Black Closet

Kretzschmarmark/ March 19, 2019/ Uncategorized/ 0 comments

Black Closet

Becoming a school council president sparked some joy. But how much joy?

To show you the breadth of games I am dealing with in my library, let’s move on from Yakuza Zero to Hanako Games' Black Closet. I’ve been on a visual novel kick lately due to some current publication research I am working on. I think I’ve researched twenty or so of these games the last two weeks (especially VNs created with Ren’Py). As you would probably suspect, the quality can range from high school class project to professional video game. Black Closet might not have the most riveting story I’ve ever encountered, but I did have fun playing it due to its generic conventions.

The premise of Black Closet is that you are the recently elected (drafted?) student council president at an elite British girls’ academy. Whereas I’m pretty sure that the only thing my high school student council did was arrange the Winter Ball dance, your duties in Black Closet involve detaining, suspending, and even expelling wrongdoers who sully the reputation of your school. In true video game fashion, the powers-that-be decided to grant an 18-year-old woman power to keep the school in check from petty crimes. Furthermore, a traitor walks among you, and you must find them before they burn down the school (that’s at least what happened during one of my playthroughs). The game also has yuri elements in that you can romance the other young women in the student council. If the setting, characters, and yuri elements were any indication, I wasn’t exactly the target audience for this game, but I actually enjoyed it quite a bit.

Romantic narrative branches are a pretty standard generic convention in visual novels. Yet I found myself disinterested in these conventions compared to games like Persona 5, Danganronpa, or even Doki Doki Literature Club. What struck me about Black Closet was its incorporation of detective and table top elements as you attempt to solve crimes based on the skills of your “minions” who carry out your orders. Due to these additions, Black Closet is a relatively complex visual novel compared to others that I’ve seen, which is interesting since Ren’Py is primarily used for simple visual novels. Further, if a case is successful, you are awarded additional skill points that can be given to your minions like a simplified RPG.

While not the most aesthetically appealing interface, it doesn’t take long for you to figure out how the game operates. However, if you will succeed is another matter.

As one of the primary tenets of this blog is to find enjoyable games that meld generic conventions, Black Closet has some neat features that piqued my interest. When I play visual novels, I sometimes tune out the story early on if it drags (which is a terrible way to interact with the genre), so it was great to see interactive features that kept me interested from an emergent standpoint. There were moments when the pacing seemed off as there were only a few gentle reminders that this game is time-sensitive, but it wasn’t as severe as Hanako Games’ similar game Long Live the Queen during which your character can die if their skills happen to be at a disadvantage during random events. Still, there were times when my success/failure rate during cases in Black Closet was entirely random despite the advanced skills of my minions, and there were others when the progression of certain stories became too cryptic to advance. Much of the time, it’s a toss-up if your strategy is going to work, which sometimes became annoying despite my best efforts. Further, the interactions and/or dates with the minions began to repeat until I sort of lost interest in their personalities. One of you is the traitor, eh? That’s nice. Guess I’ll go back to trying to neutralize this girl who’s fascinated by vampires and won’t cooperate. In other words, I wasn’t completely invested in getting to know the women on the bottom of the screen in that picture and spent most of my time trying to solve cases to get more skill points. Come to find out, that’s a terrible way to play the game since one of them really is set on destroying the school. Guess I’ll have to go to the planetarium, the movies, or picnics again if I’m going to attempt to beat this game in the future. Ultimately, all of the “dates” with these young women felt similar, which impacted my perceptions of character progression.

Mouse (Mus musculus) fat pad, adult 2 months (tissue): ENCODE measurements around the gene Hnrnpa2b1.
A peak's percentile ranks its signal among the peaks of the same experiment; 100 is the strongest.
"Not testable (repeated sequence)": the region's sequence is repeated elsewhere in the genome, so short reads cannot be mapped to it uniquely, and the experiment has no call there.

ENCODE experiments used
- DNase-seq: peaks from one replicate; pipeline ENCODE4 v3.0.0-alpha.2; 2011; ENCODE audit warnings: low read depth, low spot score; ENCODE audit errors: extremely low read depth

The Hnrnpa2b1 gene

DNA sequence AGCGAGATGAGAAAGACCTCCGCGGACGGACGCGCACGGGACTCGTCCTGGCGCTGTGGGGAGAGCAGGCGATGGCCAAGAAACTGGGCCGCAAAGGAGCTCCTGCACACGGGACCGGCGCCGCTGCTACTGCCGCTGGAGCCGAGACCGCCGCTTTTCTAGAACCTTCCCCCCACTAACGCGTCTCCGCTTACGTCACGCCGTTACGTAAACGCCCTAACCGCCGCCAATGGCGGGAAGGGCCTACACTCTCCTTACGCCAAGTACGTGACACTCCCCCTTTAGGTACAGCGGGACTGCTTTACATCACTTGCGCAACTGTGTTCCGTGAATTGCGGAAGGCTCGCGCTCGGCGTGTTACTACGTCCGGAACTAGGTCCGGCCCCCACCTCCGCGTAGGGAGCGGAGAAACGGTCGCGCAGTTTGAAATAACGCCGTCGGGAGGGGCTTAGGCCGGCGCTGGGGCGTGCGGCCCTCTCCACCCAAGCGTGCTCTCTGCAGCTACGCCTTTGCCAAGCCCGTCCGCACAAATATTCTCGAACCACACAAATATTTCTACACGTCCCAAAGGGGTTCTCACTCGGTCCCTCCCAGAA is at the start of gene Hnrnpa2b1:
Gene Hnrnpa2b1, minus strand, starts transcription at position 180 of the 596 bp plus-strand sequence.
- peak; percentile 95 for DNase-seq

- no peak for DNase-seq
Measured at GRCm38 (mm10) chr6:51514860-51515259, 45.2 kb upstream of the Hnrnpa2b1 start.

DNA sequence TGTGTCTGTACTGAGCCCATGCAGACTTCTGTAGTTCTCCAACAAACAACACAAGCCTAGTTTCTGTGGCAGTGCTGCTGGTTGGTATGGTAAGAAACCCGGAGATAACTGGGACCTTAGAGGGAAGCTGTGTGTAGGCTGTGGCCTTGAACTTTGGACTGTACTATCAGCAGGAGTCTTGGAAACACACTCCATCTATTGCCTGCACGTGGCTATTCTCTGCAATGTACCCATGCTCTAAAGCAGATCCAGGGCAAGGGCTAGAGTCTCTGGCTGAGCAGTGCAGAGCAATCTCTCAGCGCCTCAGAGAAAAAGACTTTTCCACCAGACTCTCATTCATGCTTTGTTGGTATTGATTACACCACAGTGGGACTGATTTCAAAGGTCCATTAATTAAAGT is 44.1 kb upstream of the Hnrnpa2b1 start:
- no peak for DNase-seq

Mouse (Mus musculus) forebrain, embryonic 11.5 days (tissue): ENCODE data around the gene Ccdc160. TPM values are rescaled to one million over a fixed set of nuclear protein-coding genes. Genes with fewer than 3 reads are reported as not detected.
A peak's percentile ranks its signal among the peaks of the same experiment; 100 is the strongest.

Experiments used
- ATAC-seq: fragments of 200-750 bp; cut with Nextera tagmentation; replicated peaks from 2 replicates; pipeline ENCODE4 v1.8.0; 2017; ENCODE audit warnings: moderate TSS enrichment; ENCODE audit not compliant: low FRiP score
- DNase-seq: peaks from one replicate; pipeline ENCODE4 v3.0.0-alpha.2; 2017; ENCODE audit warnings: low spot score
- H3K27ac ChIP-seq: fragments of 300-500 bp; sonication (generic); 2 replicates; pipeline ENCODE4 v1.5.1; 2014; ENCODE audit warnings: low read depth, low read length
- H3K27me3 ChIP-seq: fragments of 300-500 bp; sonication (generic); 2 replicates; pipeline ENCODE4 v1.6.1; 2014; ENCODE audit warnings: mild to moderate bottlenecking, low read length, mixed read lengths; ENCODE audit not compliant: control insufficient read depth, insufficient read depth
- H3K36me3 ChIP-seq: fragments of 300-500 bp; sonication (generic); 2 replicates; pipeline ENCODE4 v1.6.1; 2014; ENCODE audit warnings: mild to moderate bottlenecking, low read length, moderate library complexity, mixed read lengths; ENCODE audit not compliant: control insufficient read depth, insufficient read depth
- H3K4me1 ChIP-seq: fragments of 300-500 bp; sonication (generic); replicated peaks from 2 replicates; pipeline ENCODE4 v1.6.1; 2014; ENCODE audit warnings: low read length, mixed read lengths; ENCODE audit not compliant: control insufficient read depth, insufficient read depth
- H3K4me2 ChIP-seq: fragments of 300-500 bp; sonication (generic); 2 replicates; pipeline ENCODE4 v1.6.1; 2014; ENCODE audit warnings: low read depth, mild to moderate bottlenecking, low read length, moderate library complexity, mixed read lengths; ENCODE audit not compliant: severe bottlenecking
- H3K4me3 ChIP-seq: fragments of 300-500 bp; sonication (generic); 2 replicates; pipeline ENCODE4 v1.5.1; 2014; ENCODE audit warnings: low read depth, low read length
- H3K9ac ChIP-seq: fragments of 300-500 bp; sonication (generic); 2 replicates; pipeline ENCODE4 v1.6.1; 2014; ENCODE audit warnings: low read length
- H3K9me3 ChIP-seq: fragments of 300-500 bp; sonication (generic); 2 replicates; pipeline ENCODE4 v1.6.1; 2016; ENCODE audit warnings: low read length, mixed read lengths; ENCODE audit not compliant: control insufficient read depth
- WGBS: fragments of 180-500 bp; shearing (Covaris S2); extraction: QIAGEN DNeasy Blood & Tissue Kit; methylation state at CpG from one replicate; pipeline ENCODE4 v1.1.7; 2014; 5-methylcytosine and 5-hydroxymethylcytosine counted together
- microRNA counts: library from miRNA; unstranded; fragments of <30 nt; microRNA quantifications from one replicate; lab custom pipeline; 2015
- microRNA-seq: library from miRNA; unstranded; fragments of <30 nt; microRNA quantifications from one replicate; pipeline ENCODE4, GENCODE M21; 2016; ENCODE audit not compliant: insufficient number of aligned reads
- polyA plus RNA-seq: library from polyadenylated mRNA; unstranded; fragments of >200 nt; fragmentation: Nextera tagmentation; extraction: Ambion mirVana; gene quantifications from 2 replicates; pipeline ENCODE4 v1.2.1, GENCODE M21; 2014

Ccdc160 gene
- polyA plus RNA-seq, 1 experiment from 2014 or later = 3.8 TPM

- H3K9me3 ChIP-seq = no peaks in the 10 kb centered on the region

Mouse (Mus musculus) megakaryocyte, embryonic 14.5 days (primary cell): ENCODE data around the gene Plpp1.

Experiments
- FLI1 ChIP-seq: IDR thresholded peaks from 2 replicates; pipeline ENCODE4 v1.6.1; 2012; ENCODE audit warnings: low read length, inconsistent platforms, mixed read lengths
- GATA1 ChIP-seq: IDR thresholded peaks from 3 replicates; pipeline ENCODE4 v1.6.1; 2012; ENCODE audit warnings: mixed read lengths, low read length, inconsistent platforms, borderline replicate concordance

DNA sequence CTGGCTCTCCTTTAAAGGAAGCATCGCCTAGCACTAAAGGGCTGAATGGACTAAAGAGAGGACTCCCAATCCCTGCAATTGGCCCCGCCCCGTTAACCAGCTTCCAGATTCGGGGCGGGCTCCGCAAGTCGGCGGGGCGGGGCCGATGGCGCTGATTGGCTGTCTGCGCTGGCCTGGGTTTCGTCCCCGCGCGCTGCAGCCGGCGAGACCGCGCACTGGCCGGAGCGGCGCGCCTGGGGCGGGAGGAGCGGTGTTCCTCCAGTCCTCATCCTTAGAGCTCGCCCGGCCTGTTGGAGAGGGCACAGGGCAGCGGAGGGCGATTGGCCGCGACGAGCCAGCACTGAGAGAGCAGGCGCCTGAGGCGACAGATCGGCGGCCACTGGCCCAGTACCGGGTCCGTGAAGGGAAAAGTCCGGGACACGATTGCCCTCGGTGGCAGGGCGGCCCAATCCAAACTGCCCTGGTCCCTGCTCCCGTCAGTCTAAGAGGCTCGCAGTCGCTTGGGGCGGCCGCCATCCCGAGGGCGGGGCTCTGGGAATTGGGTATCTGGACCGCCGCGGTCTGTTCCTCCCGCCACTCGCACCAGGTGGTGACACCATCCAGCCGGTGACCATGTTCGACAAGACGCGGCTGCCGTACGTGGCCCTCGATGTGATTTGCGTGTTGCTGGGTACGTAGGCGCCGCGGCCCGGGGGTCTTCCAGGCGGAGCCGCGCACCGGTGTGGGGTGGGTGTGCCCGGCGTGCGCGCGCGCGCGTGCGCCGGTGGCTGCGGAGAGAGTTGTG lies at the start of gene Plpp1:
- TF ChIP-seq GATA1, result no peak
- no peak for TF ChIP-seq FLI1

Black Closet was a nice surprise, and I appreciated that Hanako Games showcased what you can do with Ren’Py beyond simply creating a visual novel. Admittedly, my critiques are subjective (I might be terrible at the game), so those can be taken with a grain of salt. I had an enjoyable time with the game, but I couldn’t see myself playing it for hours or days on end. If I'm asked to fork over $19.99 for a video game, I believe there is a justified expectation that I will be playing for a considerable length of time. That said, it’s not a game that I will just remove from my life either. This is the kind of game that would probably be most fun for me on a flight, waiting in a hotel room, or killing some time when the spirit moves me. As for you, if you’re into Hanako Games, visual novels, yuri, or detective gameplay, give Black Closet a go. However, at $19.99, your wallet might take a hit, so consider purchasing it when it goes on sale.

 
Share this Post

Leave a Comment

Your email address will not be published.

You may use these HTML tags and attributes: <a href="" title=""> <abbr title=""> <acronym title=""> <b> <blockquote cite=""> <cite> <code> <del datetime=""> <em> <i> <q cite=""> <s> <strike> <strong>
*
*